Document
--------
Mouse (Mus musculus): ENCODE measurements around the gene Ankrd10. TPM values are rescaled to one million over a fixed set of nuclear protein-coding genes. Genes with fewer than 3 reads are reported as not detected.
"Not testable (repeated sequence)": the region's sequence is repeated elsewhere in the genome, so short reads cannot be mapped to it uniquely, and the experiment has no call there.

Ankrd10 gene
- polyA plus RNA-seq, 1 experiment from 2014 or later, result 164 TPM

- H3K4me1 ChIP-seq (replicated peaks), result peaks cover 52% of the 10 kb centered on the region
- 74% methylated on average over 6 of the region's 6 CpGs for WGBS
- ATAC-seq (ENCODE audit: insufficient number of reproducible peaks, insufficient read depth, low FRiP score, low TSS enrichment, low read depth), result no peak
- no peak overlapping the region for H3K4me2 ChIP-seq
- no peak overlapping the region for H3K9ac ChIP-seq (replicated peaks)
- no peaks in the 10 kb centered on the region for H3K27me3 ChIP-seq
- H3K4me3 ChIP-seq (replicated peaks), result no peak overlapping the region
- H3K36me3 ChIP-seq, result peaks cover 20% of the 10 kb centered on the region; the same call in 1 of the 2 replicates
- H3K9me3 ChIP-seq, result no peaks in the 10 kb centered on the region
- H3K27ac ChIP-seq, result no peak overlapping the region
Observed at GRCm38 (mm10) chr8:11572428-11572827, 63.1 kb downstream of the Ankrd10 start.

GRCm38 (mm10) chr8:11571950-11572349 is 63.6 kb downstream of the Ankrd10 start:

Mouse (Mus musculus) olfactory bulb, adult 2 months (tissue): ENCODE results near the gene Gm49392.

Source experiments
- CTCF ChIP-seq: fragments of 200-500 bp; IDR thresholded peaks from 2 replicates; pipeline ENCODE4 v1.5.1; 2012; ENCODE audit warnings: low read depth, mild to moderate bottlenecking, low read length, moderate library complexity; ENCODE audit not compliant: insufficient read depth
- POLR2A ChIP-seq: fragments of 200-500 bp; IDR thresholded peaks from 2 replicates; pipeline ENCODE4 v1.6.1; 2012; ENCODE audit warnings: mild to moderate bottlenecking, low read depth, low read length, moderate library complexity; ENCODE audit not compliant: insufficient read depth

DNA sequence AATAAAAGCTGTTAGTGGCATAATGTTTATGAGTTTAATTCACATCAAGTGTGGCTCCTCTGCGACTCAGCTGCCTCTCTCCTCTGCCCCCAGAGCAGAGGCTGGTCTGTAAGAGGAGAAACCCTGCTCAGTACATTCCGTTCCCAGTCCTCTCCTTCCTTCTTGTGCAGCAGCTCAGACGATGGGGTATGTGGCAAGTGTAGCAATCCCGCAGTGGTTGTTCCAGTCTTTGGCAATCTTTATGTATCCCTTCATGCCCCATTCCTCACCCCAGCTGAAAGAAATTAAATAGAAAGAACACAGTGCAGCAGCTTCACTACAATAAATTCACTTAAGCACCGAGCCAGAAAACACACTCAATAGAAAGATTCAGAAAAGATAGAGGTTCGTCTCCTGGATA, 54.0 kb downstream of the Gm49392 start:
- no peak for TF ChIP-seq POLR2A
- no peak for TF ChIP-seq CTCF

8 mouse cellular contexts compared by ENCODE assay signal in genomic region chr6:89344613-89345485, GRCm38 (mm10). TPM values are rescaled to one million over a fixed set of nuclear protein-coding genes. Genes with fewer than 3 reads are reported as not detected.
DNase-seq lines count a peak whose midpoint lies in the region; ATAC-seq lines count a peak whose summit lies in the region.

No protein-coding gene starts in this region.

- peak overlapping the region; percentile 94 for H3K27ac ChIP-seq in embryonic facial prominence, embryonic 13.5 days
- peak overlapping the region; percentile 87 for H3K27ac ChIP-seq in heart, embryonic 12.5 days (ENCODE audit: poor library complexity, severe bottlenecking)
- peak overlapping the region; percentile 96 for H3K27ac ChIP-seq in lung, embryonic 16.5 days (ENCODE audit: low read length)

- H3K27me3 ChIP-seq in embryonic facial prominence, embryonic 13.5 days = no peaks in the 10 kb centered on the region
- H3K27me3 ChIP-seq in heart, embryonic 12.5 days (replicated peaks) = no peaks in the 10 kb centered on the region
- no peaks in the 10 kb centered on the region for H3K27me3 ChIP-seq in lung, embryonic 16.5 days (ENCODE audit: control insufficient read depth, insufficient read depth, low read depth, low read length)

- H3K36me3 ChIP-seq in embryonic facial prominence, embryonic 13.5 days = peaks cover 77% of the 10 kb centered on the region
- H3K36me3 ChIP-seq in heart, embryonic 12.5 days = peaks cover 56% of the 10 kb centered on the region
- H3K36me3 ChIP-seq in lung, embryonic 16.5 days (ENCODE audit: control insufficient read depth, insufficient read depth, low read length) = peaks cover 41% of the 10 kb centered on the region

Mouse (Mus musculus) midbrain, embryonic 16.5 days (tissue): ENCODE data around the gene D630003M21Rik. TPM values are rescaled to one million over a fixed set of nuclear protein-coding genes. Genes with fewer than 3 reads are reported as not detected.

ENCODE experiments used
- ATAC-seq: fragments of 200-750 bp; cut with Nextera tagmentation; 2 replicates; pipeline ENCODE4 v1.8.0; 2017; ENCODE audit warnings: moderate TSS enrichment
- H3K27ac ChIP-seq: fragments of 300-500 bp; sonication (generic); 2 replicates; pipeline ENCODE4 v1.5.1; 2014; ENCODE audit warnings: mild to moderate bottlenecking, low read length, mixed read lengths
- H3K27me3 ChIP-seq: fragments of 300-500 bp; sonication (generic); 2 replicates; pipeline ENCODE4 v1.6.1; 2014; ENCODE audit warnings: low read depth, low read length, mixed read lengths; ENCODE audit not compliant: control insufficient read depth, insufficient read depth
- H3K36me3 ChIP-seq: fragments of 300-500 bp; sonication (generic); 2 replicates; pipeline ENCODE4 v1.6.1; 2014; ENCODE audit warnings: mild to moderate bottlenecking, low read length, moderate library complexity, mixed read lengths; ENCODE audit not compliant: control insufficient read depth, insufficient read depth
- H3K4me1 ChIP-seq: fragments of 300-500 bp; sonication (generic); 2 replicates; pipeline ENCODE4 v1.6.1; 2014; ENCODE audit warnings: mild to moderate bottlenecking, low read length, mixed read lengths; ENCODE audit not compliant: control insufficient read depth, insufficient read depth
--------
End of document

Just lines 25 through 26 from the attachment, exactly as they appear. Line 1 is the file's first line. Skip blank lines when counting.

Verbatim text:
DNase-seq lines count a peak whose midpoint lies in the region; ATAC-seq lines count a peak whose summit lies in the region.

No protein-coding gene starts in this region.